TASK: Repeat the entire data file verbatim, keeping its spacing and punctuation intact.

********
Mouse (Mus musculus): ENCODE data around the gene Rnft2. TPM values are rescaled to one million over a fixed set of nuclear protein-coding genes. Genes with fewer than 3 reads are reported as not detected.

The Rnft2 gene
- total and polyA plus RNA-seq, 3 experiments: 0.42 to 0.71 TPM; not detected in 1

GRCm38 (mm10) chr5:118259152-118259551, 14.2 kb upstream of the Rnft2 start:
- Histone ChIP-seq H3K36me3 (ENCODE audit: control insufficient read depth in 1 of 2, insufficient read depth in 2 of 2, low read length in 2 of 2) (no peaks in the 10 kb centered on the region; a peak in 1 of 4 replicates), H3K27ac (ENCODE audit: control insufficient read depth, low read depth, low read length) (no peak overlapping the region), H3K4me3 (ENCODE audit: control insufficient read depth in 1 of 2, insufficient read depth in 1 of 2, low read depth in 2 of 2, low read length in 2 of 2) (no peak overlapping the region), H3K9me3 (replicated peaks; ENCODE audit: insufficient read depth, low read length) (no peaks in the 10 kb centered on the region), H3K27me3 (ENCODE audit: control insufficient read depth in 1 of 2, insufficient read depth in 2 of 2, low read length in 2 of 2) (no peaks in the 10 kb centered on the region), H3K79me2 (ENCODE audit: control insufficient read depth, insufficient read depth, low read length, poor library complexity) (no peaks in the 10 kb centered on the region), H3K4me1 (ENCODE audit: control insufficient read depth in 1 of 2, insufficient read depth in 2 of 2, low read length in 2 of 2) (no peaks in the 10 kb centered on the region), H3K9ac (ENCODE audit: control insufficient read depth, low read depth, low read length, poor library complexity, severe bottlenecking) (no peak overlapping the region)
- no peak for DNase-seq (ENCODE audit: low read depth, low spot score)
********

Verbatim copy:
Mouse (Mus musculus): ENCODE data around the gene Rnft2. TPM values are rescaled to one million over a fixed set of nuclear protein-coding genes. Genes with fewer than 3 reads are reported as not detected.

The Rnft2 gene
- total and polyA plus RNA-seq, 3 experiments: 0.42 to 0.71 TPM; not detected in 1

GRCm38 (mm10) chr5:118259152-118259551, 14.2 kb upstream of the Rnft2 start:
- Histone ChIP-seq H3K36me3 (ENCODE audit: control insufficient read depth in 1 of 2, insufficient read depth in 2 of 2, low read length in 2 of 2) (no peaks in the 10 kb centered on the region; a peak in 1 of 4 replicates), H3K27ac (ENCODE audit: control insufficient read depth, low read depth, low read length) (no peak overlapping the region), H3K4me3 (ENCODE audit: control insufficient read depth in 1 of 2, insufficient read depth in 1 of 2, low read depth in 2 of 2, low read length in 2 of 2) (no peak overlapping the region), H3K9me3 (replicated peaks; ENCODE audit: insufficient read depth, low read length) (no peaks in the 10 kb centered on the region), H3K27me3 (ENCODE audit: control insufficient read depth in 1 of 2, insufficient read depth in 2 of 2, low read length in 2 of 2) (no peaks in the 10 kb centered on the region), H3K79me2 (ENCODE audit: control insufficient read depth, insufficient read depth, low read length, poor library complexity) (no peaks in the 10 kb centered on the region), H3K4me1 (ENCODE audit: control insufficient read depth in 1 of 2, insufficient read depth in 2 of 2, low read length in 2 of 2) (no peaks in the 10 kb centered on the region), H3K9ac (ENCODE audit: control insufficient read depth, low read depth, low read length, poor library complexity, severe bottlenecking) (no peak overlapping the region)
- no peak for DNase-seq (ENCODE audit: low read depth, low spot score)